Spain is a popular destination among expats, and it’s not hard to see why. With its warm sunshine, beautiful beaches, sumptuous cuisine, stylish shops and more, this Mediterranean country certainly has a lot to offer.
Before you pack your bags and book yourself a one-way ticket though, there are a host of practical issues to consider. This guide talks you through some of the most important.
It’s true that in the larger towns and touristy parts of the country, lots of people speak English. If you’re to really make the most of your experiences living in this part of Europe though, it’s a good idea to get to grips with the local language.
As well as helping you to make friends, being able to speak Spanish will make a whole range of practical tasks easier. Whether you’re buying a loaf of bread or booking an appointment with a doctor, it’s a huge advantage to be able to express yourself and understand others.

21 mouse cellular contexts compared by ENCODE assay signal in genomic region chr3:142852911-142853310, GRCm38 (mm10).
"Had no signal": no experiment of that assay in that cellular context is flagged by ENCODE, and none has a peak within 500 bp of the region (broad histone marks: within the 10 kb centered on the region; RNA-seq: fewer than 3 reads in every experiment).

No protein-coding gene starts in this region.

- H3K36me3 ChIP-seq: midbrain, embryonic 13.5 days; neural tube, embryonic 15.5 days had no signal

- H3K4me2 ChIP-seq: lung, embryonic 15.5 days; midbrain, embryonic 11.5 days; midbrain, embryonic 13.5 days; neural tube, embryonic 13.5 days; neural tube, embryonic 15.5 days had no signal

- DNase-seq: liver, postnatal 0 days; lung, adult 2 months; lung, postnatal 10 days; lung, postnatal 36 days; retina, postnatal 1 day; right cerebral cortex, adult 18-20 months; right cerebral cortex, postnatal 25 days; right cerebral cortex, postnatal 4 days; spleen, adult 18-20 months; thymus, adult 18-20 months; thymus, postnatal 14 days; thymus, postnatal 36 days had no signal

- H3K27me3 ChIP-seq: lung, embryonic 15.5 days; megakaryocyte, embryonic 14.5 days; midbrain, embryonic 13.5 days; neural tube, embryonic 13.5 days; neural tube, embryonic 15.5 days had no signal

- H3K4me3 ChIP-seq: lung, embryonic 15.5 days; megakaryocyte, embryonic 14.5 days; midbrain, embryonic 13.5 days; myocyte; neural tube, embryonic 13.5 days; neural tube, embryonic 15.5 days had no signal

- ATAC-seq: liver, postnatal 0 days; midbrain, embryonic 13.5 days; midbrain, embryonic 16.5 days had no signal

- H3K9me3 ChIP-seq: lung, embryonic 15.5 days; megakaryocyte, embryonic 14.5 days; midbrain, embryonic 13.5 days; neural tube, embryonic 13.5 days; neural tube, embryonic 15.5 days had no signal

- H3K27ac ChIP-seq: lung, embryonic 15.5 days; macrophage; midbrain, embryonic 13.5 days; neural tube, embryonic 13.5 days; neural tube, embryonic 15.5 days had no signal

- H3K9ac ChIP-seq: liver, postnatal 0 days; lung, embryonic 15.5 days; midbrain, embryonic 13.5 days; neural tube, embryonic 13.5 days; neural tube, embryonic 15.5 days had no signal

Don’t panic if you’re not familiar with the language and your big move now looms large on the horizon.
As the language school Spanish Connection points out, intensive courses can help people to pick up the skills they need in a short space of time. By booking yourself onto a learning programme like this, you might be able to progress much more quickly than you think.
Bear in mind that your language skills are bound to improve once you arrive in Spain too.
Then there’s the issue of paperwork to consider. If you’re moving to Spain from a country in the EU, you won’t need a visa.
Bear in mind though, within three months of arriving, you should secure a foreign identity number (known as a Número de Identidad de Extranjero) and a residency card. Registering with the authorities will help ensure you are fully protected by the country’s healthcare system.
Meanwhile, if you plan to buy a property, make sure you look into the taxes and fees you’ll face so that you know exactly what to expect.
Cost of living
You should also do some research into the cost of living in the area you’re moving to. It’s impossible to budget effectively without looking into the sums you’ll shell out for everything from groceries to fuel.
On a related point, it’s wise to pay attention to the exchange rate in the run up to your move. If you’re worried about fluctuations that could leave you out of pocket, you can look for forward contracts that allow you to fix the rate you’ll receive for up to 24 months head.
Of course, this isn’t an exhaustive list of the things you’ll need to consider before you up sticks and move to Spain, but it does cover the basics.